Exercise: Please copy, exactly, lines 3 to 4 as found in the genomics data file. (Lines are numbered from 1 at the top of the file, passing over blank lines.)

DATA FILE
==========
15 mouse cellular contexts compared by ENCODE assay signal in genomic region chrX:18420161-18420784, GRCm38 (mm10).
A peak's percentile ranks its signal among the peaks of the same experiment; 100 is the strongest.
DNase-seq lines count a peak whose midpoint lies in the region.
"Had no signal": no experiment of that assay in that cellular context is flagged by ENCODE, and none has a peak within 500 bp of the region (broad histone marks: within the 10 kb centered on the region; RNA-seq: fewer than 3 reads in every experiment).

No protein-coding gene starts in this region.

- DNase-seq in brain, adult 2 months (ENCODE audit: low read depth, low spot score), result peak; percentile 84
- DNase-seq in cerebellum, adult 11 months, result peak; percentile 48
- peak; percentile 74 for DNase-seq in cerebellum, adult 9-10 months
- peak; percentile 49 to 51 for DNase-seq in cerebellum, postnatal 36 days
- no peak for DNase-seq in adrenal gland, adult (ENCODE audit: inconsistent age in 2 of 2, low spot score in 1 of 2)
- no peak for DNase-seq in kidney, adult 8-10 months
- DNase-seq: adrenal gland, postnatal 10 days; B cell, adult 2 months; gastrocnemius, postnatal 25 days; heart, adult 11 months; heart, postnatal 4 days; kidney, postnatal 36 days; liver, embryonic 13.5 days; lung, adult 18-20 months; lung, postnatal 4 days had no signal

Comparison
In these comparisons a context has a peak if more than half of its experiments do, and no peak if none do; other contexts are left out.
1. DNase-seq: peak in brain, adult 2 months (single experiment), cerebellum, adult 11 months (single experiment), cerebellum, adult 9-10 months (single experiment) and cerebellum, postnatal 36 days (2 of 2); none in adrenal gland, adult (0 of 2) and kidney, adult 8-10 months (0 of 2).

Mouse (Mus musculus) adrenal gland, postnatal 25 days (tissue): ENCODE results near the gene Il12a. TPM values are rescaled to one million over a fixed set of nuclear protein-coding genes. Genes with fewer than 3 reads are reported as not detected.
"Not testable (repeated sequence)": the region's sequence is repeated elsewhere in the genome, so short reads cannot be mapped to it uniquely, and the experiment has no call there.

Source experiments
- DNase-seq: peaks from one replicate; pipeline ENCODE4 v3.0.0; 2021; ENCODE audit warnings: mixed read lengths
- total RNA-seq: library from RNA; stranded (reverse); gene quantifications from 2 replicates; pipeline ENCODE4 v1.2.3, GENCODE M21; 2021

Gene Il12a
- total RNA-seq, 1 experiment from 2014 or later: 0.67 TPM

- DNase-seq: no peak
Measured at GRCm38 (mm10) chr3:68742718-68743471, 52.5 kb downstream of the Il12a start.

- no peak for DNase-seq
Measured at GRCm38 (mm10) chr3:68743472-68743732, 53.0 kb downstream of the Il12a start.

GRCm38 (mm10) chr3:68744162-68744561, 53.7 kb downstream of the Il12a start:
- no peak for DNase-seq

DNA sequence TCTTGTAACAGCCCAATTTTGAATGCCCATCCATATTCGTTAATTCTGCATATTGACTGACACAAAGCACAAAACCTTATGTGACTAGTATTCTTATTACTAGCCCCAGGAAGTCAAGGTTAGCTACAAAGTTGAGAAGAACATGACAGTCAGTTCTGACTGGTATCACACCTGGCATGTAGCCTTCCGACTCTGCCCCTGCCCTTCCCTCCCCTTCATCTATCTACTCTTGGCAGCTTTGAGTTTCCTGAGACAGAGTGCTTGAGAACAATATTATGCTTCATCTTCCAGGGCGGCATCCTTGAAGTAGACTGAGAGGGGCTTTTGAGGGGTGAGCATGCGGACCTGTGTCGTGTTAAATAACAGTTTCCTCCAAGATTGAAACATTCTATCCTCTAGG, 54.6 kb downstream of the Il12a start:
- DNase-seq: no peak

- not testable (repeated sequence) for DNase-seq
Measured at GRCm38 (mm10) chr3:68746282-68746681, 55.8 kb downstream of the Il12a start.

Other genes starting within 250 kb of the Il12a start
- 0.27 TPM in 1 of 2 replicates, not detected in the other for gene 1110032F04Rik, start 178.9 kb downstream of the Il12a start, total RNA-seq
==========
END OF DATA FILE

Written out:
DNase-seq lines count a peak whose midpoint lies in the region.
"Had no signal": no experiment of that assay in that cellular context is flagged by ENCODE, and none has a peak within 500 bp of the region (broad histone marks: within the 10 kb centered on the region; RNA-seq: fewer than 3 reads in every experiment).